Saturday, July 18, 2015

Barbecue with Altitude

With a small population of only 7,000, Galax, Va., achieves what many large cities only attempt: a successful and popular barbecue competition that draws many well-known and successful cooking teams and attracts the local community to spend a day or two in its central business district. Smoke on the Mountain has been conducted for ten years, and each year it adds to its reputation as the official Virginia state barbecue championship.

Dancers add to the merriment created by the old-time mountain music performers.

With a motto of “Barbecue with Altitude,” the contest accentuates Galax’s claim as the gateway to the Blue Ridge Mountains and the city’s elevation of 2,500 feet. Galax is also a favorite destination because it is the World Capital of Old-Time Mountain Music, a traditional American music that gave rise to bluegrass, country, rock and other styles, and home of the Old Fiddlers’ Convention, the world’s largest and oldest fiddlers’ convention.

Percussion by a washboard (lower left) creates a special old-time mountain sound.

With such a cultural legacy, it’s somewhat surprising that Galax was named in 1906 for a low-growing evergreen shrub native to the southern Appalachian Mountains. Its leaves are valued in the florist trade because they are attractive, sturdy, and have a long shelf life. Today, a more fitting name would be Smoke City because spiraling columns of smoke fill the downtown area during its barbecue competitions.

A potted Galax plant makes a great souvenir.

At the meeting of Kansas City Barbeque Society judges, organizer Ron Passmore explained how important the event is to the local economy. For Galax and its surrounding area, the contest is more than entertainment – it’s economic development for stores, restaurants, motels, and other businesses. When I went into several antique stores in downtown Galax, I was surprised how busy each one was with customers who had wandered inside on their stroll through the city.

Judges relax before the competition begins.
Vendors along the city’s main streets and near the competing cooking teams enjoy the crowds that meander among their booths and venture into the local shops. In addition to music performed on the Farmers’ Market stage, the street scene also includes bluegrass and old-time music by local ensembles who watch as spectators dance while they play.

Ribs are prepared by the Bare Bones BBQ team.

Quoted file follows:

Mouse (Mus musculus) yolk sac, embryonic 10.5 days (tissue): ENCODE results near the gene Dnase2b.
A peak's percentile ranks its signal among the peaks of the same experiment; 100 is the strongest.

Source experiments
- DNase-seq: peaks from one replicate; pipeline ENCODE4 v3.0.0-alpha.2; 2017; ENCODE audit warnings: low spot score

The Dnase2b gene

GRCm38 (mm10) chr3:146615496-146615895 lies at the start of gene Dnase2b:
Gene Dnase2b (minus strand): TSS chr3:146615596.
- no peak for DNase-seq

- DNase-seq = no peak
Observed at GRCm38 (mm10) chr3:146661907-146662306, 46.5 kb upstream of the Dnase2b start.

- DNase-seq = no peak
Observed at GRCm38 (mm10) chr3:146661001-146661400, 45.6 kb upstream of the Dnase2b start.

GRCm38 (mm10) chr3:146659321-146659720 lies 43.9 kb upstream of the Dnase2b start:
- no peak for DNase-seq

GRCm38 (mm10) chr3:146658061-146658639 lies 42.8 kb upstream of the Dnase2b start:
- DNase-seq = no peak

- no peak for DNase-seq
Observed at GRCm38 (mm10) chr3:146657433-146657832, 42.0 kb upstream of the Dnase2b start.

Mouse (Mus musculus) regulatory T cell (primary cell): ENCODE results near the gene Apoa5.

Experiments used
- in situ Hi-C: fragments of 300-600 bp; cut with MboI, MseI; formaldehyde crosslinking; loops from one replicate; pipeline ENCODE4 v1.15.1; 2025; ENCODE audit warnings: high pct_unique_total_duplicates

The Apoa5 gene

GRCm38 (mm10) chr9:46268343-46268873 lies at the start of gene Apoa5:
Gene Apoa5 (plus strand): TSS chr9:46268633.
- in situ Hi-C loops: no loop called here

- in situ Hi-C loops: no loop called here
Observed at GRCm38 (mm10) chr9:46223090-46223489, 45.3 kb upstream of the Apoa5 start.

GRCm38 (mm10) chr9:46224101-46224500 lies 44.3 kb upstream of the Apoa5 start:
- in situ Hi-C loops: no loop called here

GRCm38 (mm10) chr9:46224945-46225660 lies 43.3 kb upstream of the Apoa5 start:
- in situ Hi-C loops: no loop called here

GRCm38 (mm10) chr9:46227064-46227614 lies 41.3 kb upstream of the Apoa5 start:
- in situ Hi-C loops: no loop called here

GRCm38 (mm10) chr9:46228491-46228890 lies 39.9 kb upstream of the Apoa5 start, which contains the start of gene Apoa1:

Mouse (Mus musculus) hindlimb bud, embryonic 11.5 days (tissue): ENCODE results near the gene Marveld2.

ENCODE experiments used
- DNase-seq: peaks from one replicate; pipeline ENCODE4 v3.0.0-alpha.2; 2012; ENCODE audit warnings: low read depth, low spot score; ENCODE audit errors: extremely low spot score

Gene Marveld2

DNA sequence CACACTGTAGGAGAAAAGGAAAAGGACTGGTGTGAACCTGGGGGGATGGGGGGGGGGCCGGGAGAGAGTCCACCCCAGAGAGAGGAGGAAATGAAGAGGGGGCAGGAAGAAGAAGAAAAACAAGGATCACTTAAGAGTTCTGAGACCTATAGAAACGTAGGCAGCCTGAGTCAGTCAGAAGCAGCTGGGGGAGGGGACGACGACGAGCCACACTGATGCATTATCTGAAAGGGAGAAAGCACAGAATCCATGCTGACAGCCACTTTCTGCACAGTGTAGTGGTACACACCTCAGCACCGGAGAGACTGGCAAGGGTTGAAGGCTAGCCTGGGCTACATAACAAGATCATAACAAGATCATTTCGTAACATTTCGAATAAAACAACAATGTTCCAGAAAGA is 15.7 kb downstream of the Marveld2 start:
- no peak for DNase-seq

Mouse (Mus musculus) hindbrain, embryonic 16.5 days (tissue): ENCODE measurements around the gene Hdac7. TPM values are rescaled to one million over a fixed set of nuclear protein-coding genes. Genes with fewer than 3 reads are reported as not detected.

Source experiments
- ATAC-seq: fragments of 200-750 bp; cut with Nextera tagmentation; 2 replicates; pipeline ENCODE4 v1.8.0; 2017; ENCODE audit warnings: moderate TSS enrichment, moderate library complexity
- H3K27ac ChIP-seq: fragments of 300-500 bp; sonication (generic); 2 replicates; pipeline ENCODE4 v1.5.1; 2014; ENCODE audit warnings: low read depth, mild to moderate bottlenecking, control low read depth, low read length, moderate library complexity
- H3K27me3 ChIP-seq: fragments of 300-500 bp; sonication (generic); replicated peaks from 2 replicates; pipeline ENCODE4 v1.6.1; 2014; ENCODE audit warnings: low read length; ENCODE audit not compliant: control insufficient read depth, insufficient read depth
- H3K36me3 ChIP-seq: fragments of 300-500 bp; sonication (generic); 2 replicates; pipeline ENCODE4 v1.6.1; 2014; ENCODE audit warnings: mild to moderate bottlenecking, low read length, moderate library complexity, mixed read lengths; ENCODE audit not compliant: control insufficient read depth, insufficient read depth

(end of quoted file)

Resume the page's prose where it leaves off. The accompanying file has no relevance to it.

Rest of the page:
When Smoke on the Mountain began, it was sanctioned by the Memphis Barbecue Network, an organization that promotes the “Memphis style” of barbecue. As the event continued to grow, it added the sanctioning of the Kansas City Barbeque Society, the reason that I attended as a judge for the competition among the 29 teams contesting for KCBS prizes. A dual contest is unusual and enhances the influence that the event has to attract superior cooking teams.

Serial Griller team placed in the top 5 overall as well as in the pork and brisket categories for the KCBS contest.

For the 2015 event, 43 teams entered, and eight competed in both KCBS and MBN categories. The contest offered a total of $12,000 in prizes, including a total of $5,500 for the KCBS competition. In recognition of Galax’s long heritage of traditional music, handmade musical instruments are also awarded as trophies to the grand champions of the KCBS (a guitar) and MBN (a banjo) competitions. MBN runners-up receive fiddle trophies, and KCBS runners-up receive Galax leaf plaques. (The MBN grand champion is also invited to compete in the World BBQ Championship because Smoke on the Mountain is a qualifying event.)

Trophies await the awards ceremony after all judging scores have been tabulated.

Smoke on the Mountain has definitely earned its place at the mountain top of barbecue competitions. It awards amazing handmade prizes (plus money), the street scene is unmatched, and the cooking teams are phenomenal.

The Shed team from Ocean Springs, Miss., brought the most unusual grill (vehicle on the trailer).

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